A single run can also provide UV spectral information and an estimation of compound purity at low wavelengths. ELS detection is based upon the degree to which solute particles scatter light. It has been known to give rise to similar responses for related compounds.4 The signal can give a tentative estimation on the relative quantities of the components present (Figure 4). It is also an alternative detector to UV, which depends on the presence of a chromaphore. As can be seen from Figure 4, atenolol ionizes in ESI positive ion mode (retention time 0.28 min). The reaction intermediate 4-hydroxyphenylacetamide ionizes in both positive and negative ion mode (Rt 0.34 min) and 4-hydroxyphenylacetic acid (Rt 0.39 min) only ionizes in negative ion mode.

Figure 4. UPLC/PDA/ELS-MS chromatograms.

The OpenLynx Open Access Application Manager, part of MassLynx Software, allows chemists to walk up to a terminal and log in samples while entering the minimum information required to run the samples.

The OpenLynx OA Login screen shown in Figure 5 allows the administrator to set up the system such that the user only needs to input the information requested, and then upon completion, select the Login Samples button. This will either tell the user the designated autosampler position, or confirm the position that the user has chosen, and ask for confirmation of position before it will run the sample. In addition to a simplified sample submission process, the OpenLynx Application Manager can then process data automatically and produce a summary report that can be emailed or printed as desired.

Figure 5. The OpenLynx single page login.

The information contained in the summary report is viewed via the OpenLynx browser shown in Figure 6. It clearly defines what components are found or not found. Chromatograms and spectra are generated based on the processing parameters set up by the administrator in the OpenLynx method.

Figure 6. The OpenLynx Application Manager browser.

Conclusion

During the compound optimization stage of a discovery cycle, medicinal chemists are not only interested in determining the key structural features responsible for activity and selectivity, but also what structural changes need to be made to improve these characteristics. Because the reactions necessary to bring about these changes may take a long time, chemists need to be sure they are progressing as expected.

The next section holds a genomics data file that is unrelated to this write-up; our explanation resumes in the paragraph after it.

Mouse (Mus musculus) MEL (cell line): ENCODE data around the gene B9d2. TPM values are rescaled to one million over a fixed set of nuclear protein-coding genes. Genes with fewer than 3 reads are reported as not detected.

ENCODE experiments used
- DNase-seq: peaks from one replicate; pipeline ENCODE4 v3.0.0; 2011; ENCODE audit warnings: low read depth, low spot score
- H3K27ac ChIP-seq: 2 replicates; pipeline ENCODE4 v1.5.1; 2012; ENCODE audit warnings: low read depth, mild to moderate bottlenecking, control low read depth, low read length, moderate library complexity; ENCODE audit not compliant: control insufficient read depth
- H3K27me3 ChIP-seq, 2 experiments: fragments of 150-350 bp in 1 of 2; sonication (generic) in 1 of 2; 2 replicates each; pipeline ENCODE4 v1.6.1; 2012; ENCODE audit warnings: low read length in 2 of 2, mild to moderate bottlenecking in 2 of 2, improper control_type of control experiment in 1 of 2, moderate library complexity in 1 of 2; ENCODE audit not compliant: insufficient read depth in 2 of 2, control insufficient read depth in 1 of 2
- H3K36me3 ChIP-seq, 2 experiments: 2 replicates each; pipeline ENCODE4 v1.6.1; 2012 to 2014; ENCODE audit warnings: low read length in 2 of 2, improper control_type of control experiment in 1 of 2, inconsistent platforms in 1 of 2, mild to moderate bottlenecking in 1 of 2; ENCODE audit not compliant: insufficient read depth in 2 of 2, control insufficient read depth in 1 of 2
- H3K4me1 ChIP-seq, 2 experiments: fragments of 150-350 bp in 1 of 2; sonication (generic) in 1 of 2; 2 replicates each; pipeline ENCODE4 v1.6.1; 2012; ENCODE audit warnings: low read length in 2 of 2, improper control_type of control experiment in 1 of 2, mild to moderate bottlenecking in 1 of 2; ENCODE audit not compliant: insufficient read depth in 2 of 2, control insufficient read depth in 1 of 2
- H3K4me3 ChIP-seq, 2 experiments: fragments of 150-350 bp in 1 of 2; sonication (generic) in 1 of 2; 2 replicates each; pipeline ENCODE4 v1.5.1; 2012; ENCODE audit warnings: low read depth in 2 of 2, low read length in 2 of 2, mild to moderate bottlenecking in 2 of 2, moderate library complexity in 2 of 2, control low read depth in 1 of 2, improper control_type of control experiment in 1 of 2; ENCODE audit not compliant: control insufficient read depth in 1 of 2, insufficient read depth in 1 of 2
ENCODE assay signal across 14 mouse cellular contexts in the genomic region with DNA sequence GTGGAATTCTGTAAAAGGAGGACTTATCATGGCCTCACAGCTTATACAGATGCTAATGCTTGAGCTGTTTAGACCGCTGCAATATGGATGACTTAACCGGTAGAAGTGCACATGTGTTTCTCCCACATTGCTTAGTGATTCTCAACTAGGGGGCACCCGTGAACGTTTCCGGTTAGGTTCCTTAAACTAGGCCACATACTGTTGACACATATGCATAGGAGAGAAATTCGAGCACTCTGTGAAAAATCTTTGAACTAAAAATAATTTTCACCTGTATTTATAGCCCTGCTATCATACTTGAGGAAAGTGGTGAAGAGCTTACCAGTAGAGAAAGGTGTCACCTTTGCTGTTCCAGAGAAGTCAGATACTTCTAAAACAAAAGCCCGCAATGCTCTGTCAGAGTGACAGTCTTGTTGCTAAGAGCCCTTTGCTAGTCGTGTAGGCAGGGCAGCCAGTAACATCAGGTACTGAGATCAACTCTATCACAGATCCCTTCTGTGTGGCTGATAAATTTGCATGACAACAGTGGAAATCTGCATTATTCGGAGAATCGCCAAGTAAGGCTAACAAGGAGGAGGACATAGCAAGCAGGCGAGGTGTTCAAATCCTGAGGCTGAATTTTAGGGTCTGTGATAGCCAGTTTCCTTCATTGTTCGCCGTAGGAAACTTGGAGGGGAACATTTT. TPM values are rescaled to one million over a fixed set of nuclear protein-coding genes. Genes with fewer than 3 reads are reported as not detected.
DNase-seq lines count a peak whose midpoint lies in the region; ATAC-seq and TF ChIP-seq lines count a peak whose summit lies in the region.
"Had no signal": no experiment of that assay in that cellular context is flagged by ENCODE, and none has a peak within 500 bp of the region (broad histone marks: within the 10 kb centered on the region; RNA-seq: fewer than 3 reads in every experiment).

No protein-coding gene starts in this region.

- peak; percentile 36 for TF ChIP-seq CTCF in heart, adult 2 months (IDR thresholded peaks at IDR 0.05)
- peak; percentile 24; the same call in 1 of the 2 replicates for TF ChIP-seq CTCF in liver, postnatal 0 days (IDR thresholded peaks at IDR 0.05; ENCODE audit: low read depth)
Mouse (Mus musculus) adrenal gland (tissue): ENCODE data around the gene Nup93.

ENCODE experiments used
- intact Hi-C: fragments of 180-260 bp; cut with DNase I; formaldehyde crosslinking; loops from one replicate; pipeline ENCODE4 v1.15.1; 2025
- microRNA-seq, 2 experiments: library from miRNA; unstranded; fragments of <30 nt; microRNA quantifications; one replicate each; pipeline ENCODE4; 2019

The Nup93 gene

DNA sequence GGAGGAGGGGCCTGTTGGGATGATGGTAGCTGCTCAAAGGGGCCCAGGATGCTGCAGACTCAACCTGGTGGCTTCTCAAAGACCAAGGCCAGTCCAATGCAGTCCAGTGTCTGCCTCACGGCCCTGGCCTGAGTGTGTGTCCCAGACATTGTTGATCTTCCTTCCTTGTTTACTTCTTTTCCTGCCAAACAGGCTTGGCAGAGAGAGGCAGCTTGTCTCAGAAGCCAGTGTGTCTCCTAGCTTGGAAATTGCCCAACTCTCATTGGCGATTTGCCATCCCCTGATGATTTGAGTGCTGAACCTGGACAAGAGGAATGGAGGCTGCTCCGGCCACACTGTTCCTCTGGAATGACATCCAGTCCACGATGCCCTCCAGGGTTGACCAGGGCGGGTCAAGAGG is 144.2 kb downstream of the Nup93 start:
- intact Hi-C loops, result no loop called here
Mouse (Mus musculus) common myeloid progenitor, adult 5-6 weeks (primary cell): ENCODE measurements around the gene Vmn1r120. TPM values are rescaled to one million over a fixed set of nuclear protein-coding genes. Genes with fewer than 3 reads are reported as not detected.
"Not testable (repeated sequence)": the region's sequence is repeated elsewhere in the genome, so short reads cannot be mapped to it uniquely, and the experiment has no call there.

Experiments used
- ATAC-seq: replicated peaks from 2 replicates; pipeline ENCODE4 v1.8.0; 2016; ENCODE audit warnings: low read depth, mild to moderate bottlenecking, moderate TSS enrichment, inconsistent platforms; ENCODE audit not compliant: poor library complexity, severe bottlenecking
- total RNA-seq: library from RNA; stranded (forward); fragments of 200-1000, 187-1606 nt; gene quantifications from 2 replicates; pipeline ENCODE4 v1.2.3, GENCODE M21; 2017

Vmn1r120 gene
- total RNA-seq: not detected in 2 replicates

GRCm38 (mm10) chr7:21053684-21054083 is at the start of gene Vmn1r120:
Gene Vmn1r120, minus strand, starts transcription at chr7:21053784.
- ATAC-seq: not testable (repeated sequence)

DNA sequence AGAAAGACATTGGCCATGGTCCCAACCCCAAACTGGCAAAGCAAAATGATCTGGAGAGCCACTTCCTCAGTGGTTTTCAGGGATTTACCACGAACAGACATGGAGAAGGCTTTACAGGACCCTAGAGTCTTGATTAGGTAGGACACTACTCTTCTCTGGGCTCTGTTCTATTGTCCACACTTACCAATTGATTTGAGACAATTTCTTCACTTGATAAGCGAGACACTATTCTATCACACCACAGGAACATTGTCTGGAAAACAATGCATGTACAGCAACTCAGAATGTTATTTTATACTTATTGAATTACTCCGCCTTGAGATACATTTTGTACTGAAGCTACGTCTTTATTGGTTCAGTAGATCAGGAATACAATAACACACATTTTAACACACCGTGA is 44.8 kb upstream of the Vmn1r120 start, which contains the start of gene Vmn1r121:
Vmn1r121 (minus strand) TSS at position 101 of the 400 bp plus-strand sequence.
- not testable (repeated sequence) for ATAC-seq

By using a walk-up UPLC-MS system, chemists were able to quickly and easily monitor their reactions, noting the relative amounts of starting materials and products. They were also able to note the formation of any side products and make necessary alterations to their reaction protocol to minimize these.

The described system and software combination can autonomously evaluate large numbers of samples, with a cycle time of 1 minute 20 seconds. Data can then be automatically processed and a summary report can be generated. The scan speed capabilities of the ACQUITY SQD make it possible to better characterize narrow chromatographic peaks. This has become a necessity since the advent of sub-2 μm particle technology, where chromatographic peaks can be 1 second wide or less. The fast scan speed allows the chemist to extract as much data as possible per injection by switching between APCI and ESI as well as positive and negative ion modes.

Open Access gives the chemist a walk-up system that is flexible for analytical data acquisition. It runs as a complete system, from sample introduction to end results.

The use of the fast-scanning MS along with the throughput of UPLC technology allows the chemist to obtain high quality and comprehensive data about their compounds in the shortest possible time. This combined with intelligent open access software allows informed decisions to be made faster, thus supporting the needs of the modern drug discovery process.

 

References

  1. Analysis and Purification Methods in Combinatorial Chemistry, Wiley-Interscience. (5): 87-123.
  2. LC/MS Applications in Drug Development, Wiley-Interscience. 96-106.
  3. A Synthesis of Atenolol using a Nitrile Hydration Catalyst. Organic Process Research and Development. 1998; 2: 274-276.
  4. Kibbey, C.E. Mol. Diversity. 1995; I: 247-258.

720002258, June 2007